73. Blaze Foley - Sittin' By The Road (Lost Art)
74. Hedzoleh Soundz - Hedzoleh (Soundway)
75. Lazy Smoke - Corridor Of Faces (Jackpot)
76. Basil Kirchin - Primitive London (Trunk)
77. Spur - Spur Of The Moments (Drag City)
78. Frankie Zhivago - The Age Of Flying High (Superfly)
79. The Up - Rising (Applebush)
80. Roland White - I Wasn't Born To Rock 'n Roll (Tompkins Square)
81. Moby Grape – Historic Live Moby Grape Performances 1966-1969 (Sundazed)
82. Pavement - Quarantine the Past: The Best of Pavement (Domino)
83. Ozzie - The Parabolic Rock: 1975-1982 (SSR Records)
84. Madeline Bell - Voice Of Soul/Sound Of Soul (Vocalion)
85. Wooden Shjips - Vol. 2 (Sick Thirst)
86. Ted Lucas - The Om Album (Yoga Records)
87. Mirrors - Something That Would Never Do (Violet Times)
88. Jon Wayne's Texas Funeral - Jon Wayne's Texas Funeral (Third Man)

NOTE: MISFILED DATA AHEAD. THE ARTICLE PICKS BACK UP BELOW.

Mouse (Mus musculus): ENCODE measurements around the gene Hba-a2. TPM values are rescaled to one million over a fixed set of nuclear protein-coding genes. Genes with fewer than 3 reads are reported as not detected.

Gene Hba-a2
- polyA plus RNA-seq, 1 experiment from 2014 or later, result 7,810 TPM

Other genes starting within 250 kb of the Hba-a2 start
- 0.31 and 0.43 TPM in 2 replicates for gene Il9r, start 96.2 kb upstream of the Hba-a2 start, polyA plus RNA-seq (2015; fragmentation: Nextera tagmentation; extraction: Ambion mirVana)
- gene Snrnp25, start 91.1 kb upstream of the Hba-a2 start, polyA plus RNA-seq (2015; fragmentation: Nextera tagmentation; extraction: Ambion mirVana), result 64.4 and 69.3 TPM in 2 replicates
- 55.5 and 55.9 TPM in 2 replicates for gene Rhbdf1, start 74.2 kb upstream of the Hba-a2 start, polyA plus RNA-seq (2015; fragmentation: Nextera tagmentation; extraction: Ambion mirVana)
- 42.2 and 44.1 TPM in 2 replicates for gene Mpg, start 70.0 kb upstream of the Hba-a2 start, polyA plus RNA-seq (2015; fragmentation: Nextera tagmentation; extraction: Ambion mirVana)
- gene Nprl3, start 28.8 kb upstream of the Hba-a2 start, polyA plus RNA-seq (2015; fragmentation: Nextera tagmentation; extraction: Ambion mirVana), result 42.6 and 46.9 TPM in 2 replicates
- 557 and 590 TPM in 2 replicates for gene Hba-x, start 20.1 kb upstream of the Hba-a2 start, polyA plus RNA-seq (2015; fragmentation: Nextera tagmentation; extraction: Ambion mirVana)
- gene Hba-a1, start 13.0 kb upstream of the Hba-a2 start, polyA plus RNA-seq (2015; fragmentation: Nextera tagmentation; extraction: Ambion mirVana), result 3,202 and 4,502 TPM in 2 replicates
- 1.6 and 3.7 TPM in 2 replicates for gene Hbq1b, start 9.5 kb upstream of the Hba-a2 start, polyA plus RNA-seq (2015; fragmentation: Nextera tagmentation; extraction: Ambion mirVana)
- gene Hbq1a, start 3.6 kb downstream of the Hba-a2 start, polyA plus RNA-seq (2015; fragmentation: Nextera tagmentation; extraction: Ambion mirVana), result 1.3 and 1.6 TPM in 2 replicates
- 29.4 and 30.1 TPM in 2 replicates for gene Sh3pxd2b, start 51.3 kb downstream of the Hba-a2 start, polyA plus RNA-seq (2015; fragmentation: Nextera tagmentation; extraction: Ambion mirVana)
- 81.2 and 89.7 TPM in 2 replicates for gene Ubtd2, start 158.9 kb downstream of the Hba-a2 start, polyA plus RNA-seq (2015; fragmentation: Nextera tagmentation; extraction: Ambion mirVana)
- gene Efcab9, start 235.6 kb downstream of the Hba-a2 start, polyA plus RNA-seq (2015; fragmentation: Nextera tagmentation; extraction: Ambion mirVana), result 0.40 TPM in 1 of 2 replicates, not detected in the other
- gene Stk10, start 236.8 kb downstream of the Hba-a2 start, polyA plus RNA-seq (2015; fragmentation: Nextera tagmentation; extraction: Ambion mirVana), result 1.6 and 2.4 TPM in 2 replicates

89. Sons Of Truth - Message From The Ghetto (Truth/BGP)
90. Riley - Grandma's Roadhouse (Mo-Folk/Delmore)
91. The Wipers - Out Takes (Jackpot)
92. Minits - Follow Your Heart: The Sound Of Memphis Recordings (Kent)
93. The Young Lions - From The Vaults 1982-84 (Schizophrenic)
94. Claude Lombard - Claude Lombard (MPLS, Ltd)
95. Sweet Talks - The Kusum Beat (Soundway)
96. C'mon - C'monpilation (Blown Speaker)
97. Jim Sullivan - U.F.O. (Light In The Attic)
98. The's - The's (Third Man)
99. Kris Kristofferson - Please Don't Tell Me How The Story Ends: The Publishing Demos (Light In The Attic)
100. Jacky Chalard – Je Suis Vivant Mais J'ai Peur de Gilbert Deflez (Finders Keepers)